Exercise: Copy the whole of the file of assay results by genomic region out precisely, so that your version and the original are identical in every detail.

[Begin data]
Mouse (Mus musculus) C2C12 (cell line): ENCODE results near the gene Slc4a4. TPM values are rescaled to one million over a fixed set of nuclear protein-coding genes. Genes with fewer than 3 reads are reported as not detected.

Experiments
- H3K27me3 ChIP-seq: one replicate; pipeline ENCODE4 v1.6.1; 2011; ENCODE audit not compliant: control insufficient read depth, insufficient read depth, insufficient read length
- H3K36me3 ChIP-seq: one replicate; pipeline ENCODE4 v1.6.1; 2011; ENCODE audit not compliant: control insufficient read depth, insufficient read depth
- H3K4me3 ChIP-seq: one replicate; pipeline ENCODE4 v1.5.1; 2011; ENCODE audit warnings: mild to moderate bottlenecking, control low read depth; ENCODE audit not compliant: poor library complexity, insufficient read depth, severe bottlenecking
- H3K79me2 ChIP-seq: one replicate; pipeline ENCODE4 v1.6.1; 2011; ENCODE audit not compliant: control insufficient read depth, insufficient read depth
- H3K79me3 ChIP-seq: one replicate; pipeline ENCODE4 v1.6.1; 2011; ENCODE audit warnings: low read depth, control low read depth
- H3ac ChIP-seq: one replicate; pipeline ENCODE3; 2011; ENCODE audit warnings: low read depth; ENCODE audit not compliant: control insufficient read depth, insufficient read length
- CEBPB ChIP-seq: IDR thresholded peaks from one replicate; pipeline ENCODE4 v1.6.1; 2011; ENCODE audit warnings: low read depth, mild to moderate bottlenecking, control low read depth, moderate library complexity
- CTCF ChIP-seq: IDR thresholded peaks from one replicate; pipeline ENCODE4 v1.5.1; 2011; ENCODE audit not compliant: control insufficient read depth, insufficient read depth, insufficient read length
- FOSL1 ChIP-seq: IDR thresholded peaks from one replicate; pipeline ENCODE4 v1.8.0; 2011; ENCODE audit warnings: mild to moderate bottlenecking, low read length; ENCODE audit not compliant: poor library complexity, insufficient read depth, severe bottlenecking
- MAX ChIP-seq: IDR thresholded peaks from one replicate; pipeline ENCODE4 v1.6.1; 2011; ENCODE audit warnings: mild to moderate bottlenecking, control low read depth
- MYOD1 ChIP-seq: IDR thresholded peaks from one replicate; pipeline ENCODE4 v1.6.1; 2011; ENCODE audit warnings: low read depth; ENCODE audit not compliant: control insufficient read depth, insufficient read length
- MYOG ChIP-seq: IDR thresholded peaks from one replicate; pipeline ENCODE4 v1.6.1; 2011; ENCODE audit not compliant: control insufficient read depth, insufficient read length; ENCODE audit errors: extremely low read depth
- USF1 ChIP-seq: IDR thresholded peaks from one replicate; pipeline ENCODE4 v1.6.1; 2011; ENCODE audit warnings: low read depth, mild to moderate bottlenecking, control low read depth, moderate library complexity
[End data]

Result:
Mouse (Mus musculus) C2C12 (cell line): ENCODE results near the gene Slc4a4. TPM values are rescaled to one million over a fixed set of nuclear protein-coding genes. Genes with fewer than 3 reads are reported as not detected.

Experiments
- H3K27me3 ChIP-seq: one replicate; pipeline ENCODE4 v1.6.1; 2011; ENCODE audit not compliant: control insufficient read depth, insufficient read depth, insufficient read length
- H3K36me3 ChIP-seq: one replicate; pipeline ENCODE4 v1.6.1; 2011; ENCODE audit not compliant: control insufficient read depth, insufficient read depth
- H3K4me3 ChIP-seq: one replicate; pipeline ENCODE4 v1.5.1; 2011; ENCODE audit warnings: mild to moderate bottlenecking, control low read depth; ENCODE audit not compliant: poor library complexity, insufficient read depth, severe bottlenecking
- H3K79me2 ChIP-seq: one replicate; pipeline ENCODE4 v1.6.1; 2011; ENCODE audit not compliant: control insufficient read depth, insufficient read depth
- H3K79me3 ChIP-seq: one replicate; pipeline ENCODE4 v1.6.1; 2011; ENCODE audit warnings: low read depth, control low read depth
- H3ac ChIP-seq: one replicate; pipeline ENCODE3; 2011; ENCODE audit warnings: low read depth; ENCODE audit not compliant: control insufficient read depth, insufficient read length
- CEBPB ChIP-seq: IDR thresholded peaks from one replicate; pipeline ENCODE4 v1.6.1; 2011; ENCODE audit warnings: low read depth, mild to moderate bottlenecking, control low read depth, moderate library complexity
- CTCF ChIP-seq: IDR thresholded peaks from one replicate; pipeline ENCODE4 v1.5.1; 2011; ENCODE audit not compliant: control insufficient read depth, insufficient read depth, insufficient read length
- FOSL1 ChIP-seq: IDR thresholded peaks from one replicate; pipeline ENCODE4 v1.8.0; 2011; ENCODE audit warnings: mild to moderate bottlenecking, low read length; ENCODE audit not compliant: poor library complexity, insufficient read depth, severe bottlenecking
- MAX ChIP-seq: IDR thresholded peaks from one replicate; pipeline ENCODE4 v1.6.1; 2011; ENCODE audit warnings: mild to moderate bottlenecking, control low read depth
- MYOD1 ChIP-seq: IDR thresholded peaks from one replicate; pipeline ENCODE4 v1.6.1; 2011; ENCODE audit warnings: low read depth; ENCODE audit not compliant: control insufficient read depth, insufficient read length
- MYOG ChIP-seq: IDR thresholded peaks from one replicate; pipeline ENCODE4 v1.6.1; 2011; ENCODE audit not compliant: control insufficient read depth, insufficient read length; ENCODE audit errors: extremely low read depth
- USF1 ChIP-seq: IDR thresholded peaks from one replicate; pipeline ENCODE4 v1.6.1; 2011; ENCODE audit warnings: low read depth, mild to moderate bottlenecking, control low read depth, moderate library complexity